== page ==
Media organizations offer funding for Kotran attorney
Published: Tuesday, May 4, 2010
Updated: Saturday, June 16, 2012 00:06
Alex Kotran, The Lantern photographer who was detained and handcuffed by Ohio State police while photographing two escaped cows, said he will still retain a lawyer even after an OSU official announced that he will not be charged, and that he has a number of options available to him.
Kotran has been scrambling to find legal counsel and a number of organizations have offered help. Even after finding out that he will not be charged, Kotran will still retain a lawyer to deal with a review of his actions by the Office of Student Life's Judiciary Committee. OSU police still plan to meet with him.
Kotran met with two attorneys yesterday at a time when many students were meeting with professors to discuss midterm exams.
Because the charges that until late yesterday were pending against Kotran were for a criminal offense, Lantern adviser Tom O'Hara was adamant that he needed a criminal attorney to advise him. He also said there are "very important First Amendment and journalistic issues at stake here."
"I would imagine that part of his defense would be that he was doing journalism," O'Hara said Tuesday morning. "He was out there as a Lantern photographer recording a very significant news event. That's his obligation to do that."
One of the lawyers Kotran met with is a local criminal defense attorney recommended by a law professor in the Moritz College of Law. The other specializes in First Amendment and media rights cases.
The First Amendment lawyer will work pro bono, Kotran said Monday, but "it looks like I'm going to have to end up paying out of my own pocket for the criminal attorney."
However, news of Kotran's legal woes with the university published Tuesday on an influential website run by Jim Romenesko have solicited calls of support and donations from professional journalists.
John Sullivan, an investigative reporter for The Philadelphia Inquirer, said he found out about the case on the website and e-mailed Lantern Editor-in-Chief Collin Binkley to offer support.
"I think anybody who's a journalist who reads this has concerns," Sullivan said.
He also said the editor of the Inquirer, Bill Marimow, a two-time Pulitzer Prize Winner, "is supportive of the student photographer's right to take newsworthy photos and he is happy to make a contribution to his defense."
Kotran said he hasn't even had a chance to talk prices with lawyers and said he doesn't know if that is necessary yet.
The Society of Professional Journalists, a national journalism trade organization, operates a fund to provide legal assistance to journalists.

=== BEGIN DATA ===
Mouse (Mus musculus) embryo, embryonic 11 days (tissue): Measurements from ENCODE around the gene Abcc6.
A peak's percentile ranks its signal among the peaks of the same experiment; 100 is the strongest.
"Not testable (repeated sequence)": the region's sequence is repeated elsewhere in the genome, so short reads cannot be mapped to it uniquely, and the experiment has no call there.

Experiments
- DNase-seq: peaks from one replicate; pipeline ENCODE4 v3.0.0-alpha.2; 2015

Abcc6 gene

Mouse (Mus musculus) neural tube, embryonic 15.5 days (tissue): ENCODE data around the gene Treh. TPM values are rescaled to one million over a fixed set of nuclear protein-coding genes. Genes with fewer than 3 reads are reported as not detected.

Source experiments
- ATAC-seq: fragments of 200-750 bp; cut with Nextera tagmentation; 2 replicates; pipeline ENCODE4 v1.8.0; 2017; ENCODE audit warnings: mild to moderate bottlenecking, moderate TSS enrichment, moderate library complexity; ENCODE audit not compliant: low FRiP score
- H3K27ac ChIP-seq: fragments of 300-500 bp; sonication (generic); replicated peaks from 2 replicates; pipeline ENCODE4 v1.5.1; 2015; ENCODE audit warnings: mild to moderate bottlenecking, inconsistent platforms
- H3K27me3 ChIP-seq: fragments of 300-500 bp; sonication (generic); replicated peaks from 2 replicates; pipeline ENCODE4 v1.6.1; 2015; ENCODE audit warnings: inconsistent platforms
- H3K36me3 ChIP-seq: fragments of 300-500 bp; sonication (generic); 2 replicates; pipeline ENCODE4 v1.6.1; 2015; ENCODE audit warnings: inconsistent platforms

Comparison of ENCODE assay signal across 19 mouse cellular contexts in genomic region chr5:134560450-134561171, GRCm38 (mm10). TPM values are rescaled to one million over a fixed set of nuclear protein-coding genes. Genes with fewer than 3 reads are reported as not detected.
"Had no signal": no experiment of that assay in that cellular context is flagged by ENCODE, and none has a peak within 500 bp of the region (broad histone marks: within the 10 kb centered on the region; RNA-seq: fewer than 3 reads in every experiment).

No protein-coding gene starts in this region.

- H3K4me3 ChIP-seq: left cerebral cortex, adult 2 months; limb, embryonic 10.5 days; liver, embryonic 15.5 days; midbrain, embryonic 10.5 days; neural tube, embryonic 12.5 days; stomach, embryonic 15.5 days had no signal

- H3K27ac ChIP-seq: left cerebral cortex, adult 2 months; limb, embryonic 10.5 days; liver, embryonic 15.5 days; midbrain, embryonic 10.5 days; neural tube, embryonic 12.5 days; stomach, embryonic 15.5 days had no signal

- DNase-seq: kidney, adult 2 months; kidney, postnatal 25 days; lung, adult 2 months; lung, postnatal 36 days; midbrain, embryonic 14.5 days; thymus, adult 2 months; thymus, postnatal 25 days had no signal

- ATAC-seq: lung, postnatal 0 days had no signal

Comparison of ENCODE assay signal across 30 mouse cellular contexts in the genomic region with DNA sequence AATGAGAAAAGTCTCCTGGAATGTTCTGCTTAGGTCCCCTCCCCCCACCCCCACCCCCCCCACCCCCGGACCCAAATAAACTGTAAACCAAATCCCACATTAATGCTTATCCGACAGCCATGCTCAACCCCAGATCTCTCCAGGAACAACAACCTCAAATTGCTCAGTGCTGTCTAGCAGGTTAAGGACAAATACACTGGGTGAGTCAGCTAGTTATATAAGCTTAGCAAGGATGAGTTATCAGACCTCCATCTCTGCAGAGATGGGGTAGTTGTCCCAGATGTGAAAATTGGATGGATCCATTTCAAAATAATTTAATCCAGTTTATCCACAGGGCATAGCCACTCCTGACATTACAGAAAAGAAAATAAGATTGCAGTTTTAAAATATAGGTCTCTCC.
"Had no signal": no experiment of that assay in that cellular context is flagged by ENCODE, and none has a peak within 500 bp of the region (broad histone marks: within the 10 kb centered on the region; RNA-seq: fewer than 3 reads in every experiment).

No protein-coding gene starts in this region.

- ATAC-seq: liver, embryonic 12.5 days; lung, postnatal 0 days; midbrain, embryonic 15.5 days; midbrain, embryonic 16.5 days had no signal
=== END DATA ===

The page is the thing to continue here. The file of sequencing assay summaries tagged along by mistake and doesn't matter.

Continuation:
Clint Brewer, chair of the Legal Defense Fund committee, said he had spoken with Kotran about the case.
"We're gathering information," he said, "but based on the information we do have, we encouraged him to apply."
Six members of the committee will vote on whether to approve the request after the organization's legal team has processed it.
Brewer said he believes Kotran is in the process of completing the formal request, and that it usually takes a couple days.
The fund has been used for public records lawsuits and to challenge subpoenas as well as to pay for criminal defenses. And Brewer said requests for criminal defense are "unfortunately not as rare" as they once were.
Still, Kotran said he is not counting on the legal defense fund "too much."
"You know, I haven't had much luck with committees it seems like," he said.
On Thursday The Lantern Publications Committee rejected a proposal to have the School of Communication pay Kotran's legal fees. In addition, a Lantern article Tuesday reported that Jim Lynch, director of Media Relations, said that the university could not generally provide legal help for criminal cases.
The SPJ Legal Defense Fund "seems like … one of the few (options) I have left," unless a criminal defense attorney will agree to take his case for free, Kotran said.
The media lawyer was recommended by Lucy Dalglish, the executive director of the Reporters Committee for Freedom of the Press.
O'Hara said he reached out to Dalglish when it became apparent that neither The Lantern nor the university would offer legal support.
The Reporters Committee on Freedom of the Press is a nonprofit organization that provides legal assistance to journalists.
Dalglish said her organization has a "stable of First Amendment lawyers" that can go to work at a moment's notice.
But finding an experienced criminal defense attorney to work pro bono could take weeks, she said.
Dalglish also said the First Amendment issues remain unclear.
The police "can treat journalists no better and certainly no worse than other people," she said. If Kotran can prove the authorities "targeted him because he was a reporter, then that's a problem," she said.
In addition to national media organizations, Kotran said he is also relying on family support.
"My parents are definitely going to be paying for anything that I need right now," he said. But he said he is "disappointed" that the Publications Committee "didn't actually come through in supporting" him.
Meanwhile, Kotran said he still wants to work on the newspaper and is still taking photo assignments; but he had to reschedule one because he was meeting with his attorneys yesterday.
"My qualm really isn't with the newspaper so much as with the administrative people … the higher-ups," he said. "They seem to be the people that are giving me trouble. Because Tom (O'Hara) and the rest of The Lantern staff have really been supportive."